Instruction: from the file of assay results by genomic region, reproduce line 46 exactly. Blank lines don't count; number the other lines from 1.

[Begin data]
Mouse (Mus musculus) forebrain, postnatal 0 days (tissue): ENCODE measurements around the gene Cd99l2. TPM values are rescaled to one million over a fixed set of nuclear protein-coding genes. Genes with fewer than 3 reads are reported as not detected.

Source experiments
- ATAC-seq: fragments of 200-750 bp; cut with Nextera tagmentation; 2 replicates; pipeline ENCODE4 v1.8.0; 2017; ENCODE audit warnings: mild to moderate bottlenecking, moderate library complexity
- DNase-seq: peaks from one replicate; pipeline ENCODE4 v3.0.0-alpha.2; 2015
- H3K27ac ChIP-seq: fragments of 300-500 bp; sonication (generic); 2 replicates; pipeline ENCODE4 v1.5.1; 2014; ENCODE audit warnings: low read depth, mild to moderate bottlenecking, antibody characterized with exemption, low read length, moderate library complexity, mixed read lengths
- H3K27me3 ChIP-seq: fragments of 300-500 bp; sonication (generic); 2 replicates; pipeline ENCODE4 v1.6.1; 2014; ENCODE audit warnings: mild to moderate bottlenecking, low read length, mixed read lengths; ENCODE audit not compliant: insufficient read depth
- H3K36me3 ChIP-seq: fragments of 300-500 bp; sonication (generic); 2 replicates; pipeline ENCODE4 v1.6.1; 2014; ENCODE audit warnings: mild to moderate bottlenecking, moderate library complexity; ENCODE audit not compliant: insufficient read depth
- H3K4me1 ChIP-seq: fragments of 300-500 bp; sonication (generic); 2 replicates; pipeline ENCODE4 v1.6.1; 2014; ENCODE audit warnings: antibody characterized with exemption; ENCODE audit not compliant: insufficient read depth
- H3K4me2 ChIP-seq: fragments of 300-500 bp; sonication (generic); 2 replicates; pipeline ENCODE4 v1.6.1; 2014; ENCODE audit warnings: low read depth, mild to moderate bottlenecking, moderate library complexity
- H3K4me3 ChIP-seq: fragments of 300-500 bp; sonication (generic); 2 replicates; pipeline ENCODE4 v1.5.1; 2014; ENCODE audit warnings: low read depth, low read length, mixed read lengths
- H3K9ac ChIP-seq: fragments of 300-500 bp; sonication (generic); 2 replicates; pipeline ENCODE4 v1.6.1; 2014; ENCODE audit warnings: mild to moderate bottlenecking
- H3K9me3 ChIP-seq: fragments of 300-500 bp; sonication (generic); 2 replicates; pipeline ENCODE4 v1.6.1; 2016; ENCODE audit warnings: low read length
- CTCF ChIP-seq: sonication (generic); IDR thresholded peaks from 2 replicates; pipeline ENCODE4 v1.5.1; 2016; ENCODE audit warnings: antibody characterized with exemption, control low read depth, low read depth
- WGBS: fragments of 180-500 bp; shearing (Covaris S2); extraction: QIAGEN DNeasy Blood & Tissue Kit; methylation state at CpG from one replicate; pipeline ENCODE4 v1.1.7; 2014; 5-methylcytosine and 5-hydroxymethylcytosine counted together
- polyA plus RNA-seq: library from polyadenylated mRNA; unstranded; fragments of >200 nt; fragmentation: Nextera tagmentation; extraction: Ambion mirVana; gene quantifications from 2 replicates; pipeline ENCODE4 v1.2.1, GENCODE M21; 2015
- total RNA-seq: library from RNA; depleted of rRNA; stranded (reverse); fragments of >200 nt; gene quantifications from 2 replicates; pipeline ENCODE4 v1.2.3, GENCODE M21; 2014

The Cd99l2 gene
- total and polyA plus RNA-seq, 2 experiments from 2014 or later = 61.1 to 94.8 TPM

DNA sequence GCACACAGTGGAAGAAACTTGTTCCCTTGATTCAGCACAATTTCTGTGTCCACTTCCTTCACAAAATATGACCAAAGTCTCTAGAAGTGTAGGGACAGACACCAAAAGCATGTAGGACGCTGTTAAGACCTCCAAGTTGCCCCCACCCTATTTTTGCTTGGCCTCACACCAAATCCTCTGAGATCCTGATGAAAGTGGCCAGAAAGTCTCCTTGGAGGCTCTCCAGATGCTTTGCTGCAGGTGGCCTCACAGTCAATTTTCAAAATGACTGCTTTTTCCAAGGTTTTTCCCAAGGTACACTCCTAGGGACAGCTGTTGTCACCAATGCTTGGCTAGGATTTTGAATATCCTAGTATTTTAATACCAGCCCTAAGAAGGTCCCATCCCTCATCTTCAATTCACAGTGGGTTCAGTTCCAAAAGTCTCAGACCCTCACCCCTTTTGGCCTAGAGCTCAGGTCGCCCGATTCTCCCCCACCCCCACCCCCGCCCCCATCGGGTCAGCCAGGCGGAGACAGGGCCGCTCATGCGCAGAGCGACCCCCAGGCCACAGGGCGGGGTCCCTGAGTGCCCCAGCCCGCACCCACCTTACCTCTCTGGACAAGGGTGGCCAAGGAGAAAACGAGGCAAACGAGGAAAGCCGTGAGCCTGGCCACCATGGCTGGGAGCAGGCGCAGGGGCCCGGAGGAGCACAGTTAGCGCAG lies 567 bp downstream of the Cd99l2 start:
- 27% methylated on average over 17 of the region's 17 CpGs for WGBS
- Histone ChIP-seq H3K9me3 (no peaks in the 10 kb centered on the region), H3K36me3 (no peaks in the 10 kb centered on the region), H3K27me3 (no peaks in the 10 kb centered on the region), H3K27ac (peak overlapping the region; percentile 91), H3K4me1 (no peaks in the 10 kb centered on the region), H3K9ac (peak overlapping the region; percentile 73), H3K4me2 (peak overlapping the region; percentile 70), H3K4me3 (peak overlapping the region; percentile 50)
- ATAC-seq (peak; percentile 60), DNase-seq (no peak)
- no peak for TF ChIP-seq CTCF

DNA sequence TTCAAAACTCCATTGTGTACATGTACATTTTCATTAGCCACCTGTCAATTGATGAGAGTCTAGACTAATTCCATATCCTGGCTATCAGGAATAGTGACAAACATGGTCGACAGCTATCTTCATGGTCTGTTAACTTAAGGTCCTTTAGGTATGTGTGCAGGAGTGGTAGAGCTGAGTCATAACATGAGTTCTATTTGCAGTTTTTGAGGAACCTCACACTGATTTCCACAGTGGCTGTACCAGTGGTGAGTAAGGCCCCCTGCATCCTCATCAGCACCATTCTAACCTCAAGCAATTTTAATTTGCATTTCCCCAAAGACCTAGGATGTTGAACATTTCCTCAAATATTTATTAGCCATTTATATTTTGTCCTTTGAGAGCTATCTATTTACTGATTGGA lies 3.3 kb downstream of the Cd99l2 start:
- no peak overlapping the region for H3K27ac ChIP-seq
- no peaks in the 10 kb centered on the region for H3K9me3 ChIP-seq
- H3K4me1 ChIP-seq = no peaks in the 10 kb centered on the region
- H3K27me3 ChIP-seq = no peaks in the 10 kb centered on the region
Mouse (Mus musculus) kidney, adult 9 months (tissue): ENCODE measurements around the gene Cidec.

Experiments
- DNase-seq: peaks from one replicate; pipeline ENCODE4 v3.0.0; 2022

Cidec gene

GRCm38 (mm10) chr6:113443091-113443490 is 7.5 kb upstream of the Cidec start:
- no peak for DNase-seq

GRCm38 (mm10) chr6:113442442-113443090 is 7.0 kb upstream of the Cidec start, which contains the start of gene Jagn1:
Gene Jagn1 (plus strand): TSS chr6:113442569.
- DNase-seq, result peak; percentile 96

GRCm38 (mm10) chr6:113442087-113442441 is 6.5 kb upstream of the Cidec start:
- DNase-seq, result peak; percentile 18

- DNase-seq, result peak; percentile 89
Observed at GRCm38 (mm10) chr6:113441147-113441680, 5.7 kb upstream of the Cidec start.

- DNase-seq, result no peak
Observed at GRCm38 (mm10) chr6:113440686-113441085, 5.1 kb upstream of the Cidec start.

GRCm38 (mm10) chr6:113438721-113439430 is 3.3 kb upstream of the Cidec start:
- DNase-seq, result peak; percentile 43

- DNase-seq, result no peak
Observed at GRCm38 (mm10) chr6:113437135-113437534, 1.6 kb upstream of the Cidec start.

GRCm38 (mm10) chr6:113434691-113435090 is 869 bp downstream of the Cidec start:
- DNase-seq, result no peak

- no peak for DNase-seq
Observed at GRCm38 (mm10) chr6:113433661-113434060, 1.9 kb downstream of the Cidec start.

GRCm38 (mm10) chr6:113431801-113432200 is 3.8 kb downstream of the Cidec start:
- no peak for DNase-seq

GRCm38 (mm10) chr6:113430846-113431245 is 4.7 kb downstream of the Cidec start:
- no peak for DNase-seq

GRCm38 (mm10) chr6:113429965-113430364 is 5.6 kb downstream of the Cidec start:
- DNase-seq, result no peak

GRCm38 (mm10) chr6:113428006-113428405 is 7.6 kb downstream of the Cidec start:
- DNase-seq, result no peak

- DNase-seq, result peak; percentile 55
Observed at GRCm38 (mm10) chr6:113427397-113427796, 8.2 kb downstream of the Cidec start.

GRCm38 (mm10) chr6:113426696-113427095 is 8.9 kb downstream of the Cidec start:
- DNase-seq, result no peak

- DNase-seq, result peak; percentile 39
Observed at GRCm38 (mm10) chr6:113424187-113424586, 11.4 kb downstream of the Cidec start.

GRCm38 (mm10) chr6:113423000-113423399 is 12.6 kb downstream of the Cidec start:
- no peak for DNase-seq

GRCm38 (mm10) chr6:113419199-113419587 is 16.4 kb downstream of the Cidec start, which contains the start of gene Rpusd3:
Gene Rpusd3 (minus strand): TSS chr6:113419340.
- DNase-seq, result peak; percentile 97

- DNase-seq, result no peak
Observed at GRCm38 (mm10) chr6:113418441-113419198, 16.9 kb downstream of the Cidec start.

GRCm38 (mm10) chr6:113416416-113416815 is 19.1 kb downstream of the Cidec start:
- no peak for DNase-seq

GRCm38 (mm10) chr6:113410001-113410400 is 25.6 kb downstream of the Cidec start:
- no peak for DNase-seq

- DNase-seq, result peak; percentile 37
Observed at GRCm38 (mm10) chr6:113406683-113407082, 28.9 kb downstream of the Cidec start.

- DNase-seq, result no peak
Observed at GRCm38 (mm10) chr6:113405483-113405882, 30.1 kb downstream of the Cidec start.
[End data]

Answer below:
- DNase-seq, result no peak